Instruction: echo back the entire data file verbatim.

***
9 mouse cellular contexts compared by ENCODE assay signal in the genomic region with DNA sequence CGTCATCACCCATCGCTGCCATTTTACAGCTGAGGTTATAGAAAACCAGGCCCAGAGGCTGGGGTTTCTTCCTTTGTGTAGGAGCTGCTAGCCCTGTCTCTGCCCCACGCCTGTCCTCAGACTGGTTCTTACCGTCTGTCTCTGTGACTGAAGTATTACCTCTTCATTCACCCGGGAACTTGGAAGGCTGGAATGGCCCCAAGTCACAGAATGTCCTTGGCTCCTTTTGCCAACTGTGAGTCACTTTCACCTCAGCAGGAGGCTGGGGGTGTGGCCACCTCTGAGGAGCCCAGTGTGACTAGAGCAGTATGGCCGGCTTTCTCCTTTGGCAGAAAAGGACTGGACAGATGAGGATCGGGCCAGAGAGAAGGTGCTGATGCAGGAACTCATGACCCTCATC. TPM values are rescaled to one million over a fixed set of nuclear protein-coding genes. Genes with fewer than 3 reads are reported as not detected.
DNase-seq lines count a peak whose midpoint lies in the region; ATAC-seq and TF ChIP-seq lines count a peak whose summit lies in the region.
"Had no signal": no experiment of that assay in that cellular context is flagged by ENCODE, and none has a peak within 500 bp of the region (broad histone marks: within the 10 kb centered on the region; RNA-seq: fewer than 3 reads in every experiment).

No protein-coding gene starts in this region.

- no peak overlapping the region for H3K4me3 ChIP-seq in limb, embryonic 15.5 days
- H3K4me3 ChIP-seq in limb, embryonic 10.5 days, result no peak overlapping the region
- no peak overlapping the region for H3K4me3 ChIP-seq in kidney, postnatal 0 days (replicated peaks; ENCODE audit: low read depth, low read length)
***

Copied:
9 mouse cellular contexts compared by ENCODE assay signal in the genomic region with DNA sequence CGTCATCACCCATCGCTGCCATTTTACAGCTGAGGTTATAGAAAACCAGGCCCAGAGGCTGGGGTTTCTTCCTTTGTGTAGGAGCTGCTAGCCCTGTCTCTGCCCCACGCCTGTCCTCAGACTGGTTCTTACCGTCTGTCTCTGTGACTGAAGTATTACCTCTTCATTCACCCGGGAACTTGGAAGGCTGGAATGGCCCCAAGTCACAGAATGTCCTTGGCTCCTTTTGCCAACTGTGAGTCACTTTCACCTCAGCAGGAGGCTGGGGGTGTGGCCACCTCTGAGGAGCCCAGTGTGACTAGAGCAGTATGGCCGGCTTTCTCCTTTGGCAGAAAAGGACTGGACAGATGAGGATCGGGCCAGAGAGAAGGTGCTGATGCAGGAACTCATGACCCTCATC. TPM values are rescaled to one million over a fixed set of nuclear protein-coding genes. Genes with fewer than 3 reads are reported as not detected.
DNase-seq lines count a peak whose midpoint lies in the region; ATAC-seq and TF ChIP-seq lines count a peak whose summit lies in the region.
"Had no signal": no experiment of that assay in that cellular context is flagged by ENCODE, and none has a peak within 500 bp of the region (broad histone marks: within the 10 kb centered on the region; RNA-seq: fewer than 3 reads in every experiment).

No protein-coding gene starts in this region.

- no peak overlapping the region for H3K4me3 ChIP-seq in limb, embryonic 15.5 days
- H3K4me3 ChIP-seq in limb, embryonic 10.5 days, result no peak overlapping the region
- no peak overlapping the region for H3K4me3 ChIP-seq in kidney, postnatal 0 days (replicated peaks; ENCODE audit: low read depth, low read length)